To learn more about our procedures, don’t hesitate to contact us today. Our expertly-trained associates would be happy to walk you through everything that you need to know about the ingredients, product formulation, and overall manufacturing processes of the products we manufacture. Let’s walk together towards a healthier and more conscious future!


1 Elliot AJ, Maier MA. Color psychology: effects of perceiving color on psychological functioning in humans. Annu Rev Psychol. 2014;65:95-120. doi: 10.1146/annurev-psych-010213-115035. Epub 2013 Jun 26. PMID: 23808916.

2 Sigurdson GT, Tang P, Giusti MM. Natural Colorants: Food Colorants from Natural Sources. Annu Rev Food Sci Technol. 2017 Feb 28;8:261-280. doi: 10.1146/annurev-food-030216-025923. Epub 2017 Jan 11. PMID: 28125346.

3 Oplatowska-Stachowiak M, Elliott CT. Food colors: Existing and emerging food safety concerns. Crit Rev Food Sci Nutr. 2017 Feb 11;57(3):524-548. doi: 10.1080/10408398.2014.889652. PMID: 25849411.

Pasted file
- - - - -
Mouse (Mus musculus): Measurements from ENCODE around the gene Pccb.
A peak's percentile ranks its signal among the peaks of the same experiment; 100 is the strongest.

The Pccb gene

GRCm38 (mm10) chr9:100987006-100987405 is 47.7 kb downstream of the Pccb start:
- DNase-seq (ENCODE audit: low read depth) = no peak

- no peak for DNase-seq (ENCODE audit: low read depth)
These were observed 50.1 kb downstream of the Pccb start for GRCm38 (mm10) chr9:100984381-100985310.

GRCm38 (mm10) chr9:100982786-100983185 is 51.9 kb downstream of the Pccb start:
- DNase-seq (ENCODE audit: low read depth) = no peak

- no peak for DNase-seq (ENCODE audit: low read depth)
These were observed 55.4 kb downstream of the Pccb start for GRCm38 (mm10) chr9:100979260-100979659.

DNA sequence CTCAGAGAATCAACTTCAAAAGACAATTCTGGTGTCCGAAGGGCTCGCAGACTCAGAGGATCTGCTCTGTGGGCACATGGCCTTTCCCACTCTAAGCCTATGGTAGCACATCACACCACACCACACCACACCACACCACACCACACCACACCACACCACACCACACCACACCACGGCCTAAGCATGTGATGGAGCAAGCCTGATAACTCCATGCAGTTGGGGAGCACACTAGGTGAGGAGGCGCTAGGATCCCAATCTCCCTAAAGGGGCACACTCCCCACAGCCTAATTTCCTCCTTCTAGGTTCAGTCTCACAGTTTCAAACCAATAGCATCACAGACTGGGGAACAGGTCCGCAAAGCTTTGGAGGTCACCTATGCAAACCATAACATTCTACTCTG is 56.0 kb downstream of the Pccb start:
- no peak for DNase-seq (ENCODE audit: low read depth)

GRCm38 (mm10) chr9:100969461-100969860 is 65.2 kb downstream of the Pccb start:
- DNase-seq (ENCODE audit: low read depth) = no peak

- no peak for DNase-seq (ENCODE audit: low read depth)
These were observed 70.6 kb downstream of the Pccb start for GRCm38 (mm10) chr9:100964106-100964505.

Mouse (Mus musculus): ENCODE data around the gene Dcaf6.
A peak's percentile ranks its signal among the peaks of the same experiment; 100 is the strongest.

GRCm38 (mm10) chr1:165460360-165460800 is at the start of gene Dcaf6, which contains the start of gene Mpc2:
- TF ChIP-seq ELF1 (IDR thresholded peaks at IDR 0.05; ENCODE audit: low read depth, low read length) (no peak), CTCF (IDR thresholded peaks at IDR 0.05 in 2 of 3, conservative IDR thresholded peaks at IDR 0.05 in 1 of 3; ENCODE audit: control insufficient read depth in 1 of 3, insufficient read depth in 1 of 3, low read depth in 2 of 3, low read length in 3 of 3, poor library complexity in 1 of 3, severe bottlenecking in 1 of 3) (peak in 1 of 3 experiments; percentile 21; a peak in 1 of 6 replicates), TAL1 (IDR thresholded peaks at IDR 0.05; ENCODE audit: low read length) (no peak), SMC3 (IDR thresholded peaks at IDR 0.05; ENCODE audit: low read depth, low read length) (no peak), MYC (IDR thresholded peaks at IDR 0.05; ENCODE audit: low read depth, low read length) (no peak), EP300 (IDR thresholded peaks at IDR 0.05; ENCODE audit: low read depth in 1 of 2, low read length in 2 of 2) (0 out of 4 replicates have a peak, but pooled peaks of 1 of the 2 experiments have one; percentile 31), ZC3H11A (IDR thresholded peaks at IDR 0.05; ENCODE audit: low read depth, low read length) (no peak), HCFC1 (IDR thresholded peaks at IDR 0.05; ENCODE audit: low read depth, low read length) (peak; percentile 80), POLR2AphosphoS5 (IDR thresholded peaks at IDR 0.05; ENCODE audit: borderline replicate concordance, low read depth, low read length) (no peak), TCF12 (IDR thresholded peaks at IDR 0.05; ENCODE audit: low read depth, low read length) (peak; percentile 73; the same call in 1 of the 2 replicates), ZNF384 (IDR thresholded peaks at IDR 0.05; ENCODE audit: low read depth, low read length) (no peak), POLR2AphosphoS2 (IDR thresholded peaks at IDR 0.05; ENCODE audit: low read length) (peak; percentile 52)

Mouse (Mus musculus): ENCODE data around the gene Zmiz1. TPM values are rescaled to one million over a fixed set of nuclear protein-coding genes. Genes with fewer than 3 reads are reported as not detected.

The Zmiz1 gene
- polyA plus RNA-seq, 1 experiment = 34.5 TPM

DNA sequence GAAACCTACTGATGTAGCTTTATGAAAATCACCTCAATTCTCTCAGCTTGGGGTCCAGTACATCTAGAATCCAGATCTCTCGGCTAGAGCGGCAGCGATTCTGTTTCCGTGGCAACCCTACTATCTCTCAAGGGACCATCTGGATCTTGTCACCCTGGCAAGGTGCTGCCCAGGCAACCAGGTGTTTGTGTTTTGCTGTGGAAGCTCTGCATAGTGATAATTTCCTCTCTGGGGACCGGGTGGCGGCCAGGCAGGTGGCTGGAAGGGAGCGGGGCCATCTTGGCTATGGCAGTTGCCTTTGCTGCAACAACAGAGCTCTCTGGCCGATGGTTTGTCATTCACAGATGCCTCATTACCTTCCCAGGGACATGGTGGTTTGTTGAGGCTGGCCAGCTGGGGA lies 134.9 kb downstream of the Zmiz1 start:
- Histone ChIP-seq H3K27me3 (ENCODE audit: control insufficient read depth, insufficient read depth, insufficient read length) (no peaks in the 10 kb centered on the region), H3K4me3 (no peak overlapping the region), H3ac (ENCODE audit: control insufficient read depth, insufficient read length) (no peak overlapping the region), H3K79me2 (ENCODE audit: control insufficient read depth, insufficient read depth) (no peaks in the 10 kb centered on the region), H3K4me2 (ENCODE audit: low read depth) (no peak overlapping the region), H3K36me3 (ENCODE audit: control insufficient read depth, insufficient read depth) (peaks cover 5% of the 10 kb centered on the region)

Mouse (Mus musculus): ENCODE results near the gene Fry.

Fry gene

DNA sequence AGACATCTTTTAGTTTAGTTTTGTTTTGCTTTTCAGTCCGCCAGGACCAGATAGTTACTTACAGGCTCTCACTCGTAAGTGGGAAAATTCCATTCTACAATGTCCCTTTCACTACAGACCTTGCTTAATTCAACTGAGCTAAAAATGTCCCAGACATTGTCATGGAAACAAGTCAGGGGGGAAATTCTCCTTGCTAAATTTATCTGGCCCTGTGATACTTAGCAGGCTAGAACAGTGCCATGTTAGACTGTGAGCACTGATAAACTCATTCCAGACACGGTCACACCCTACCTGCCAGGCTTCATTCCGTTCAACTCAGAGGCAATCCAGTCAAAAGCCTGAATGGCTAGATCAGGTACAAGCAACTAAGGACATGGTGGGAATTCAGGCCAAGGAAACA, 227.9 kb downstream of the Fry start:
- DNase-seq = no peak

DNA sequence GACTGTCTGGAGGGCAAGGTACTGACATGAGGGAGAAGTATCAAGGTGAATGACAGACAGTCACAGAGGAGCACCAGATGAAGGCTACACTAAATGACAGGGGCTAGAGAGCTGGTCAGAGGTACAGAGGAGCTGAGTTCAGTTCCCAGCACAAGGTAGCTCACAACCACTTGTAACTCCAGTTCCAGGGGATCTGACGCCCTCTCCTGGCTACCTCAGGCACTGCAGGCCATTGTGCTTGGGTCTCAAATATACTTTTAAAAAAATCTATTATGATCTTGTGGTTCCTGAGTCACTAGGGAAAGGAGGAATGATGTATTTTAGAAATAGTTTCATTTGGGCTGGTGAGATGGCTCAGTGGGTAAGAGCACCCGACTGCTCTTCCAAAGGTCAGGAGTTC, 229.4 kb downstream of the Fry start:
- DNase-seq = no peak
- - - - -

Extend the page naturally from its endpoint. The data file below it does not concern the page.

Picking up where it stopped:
4 Office of Environmental Health Harzard Assessment. Potential Neurobehavioral Effects of Synthetic Food Dyes in Children.

5 U.S. Food and Drug. Summary of Color Additives for Use in the United States in Foods, Drugs, Cosmetics, and Medical Devices.

6 Luke Yoquinto. The Truth About Red Food Dye Made from Bugs.

7 Arnold LE, Lofthouse N, Hurt E. Artificial food colors and attention-deficit/hyperactivity symptoms: conclusions to dye for. Neurotherapeutics. 2012 Jul;9(3):599-609. doi: 10.1007/s13311-012-0133-x. PMID: 22864801; PMCID: PMC3441937.

8 Food Advisory Committee. Certified Color Additives in Food and Possible Association with Attention Deficit Hyperactivity Disorder in Children.

9 Donna McCann, PhD. Angelina Barrett, BSc. Alison Cooper, MSc. Debbie Crumpler, BSc. Lindy Dalen, PhD. Kate Grimshaw, MSc. Elizabeth Kitchin, BSc. Kris Lok, MSc. Lucy Porteous, BSc. Emily Prince, MSc. Prof Edmund Sonuga-Barke, PhD. Prof John O Warner, MD. Prof Jim Stevenson, PhD. Food additives and hyperactive behavior in 3-year-old and 8/9-year-old children in the community: a randomized, double-blinded, placebo-controlled trial. DOI:

10 Sigurdson GT, Tang P, Giusti MM. Natural Colorants: Food Colorants from Natural Sources. Annu Rev Food Sci Technol. 2017 Feb 28;8:261-280. doi: 10.1146/annurev-food-030216-025923. Epub 2017 Jan 11. PMID: 28125346.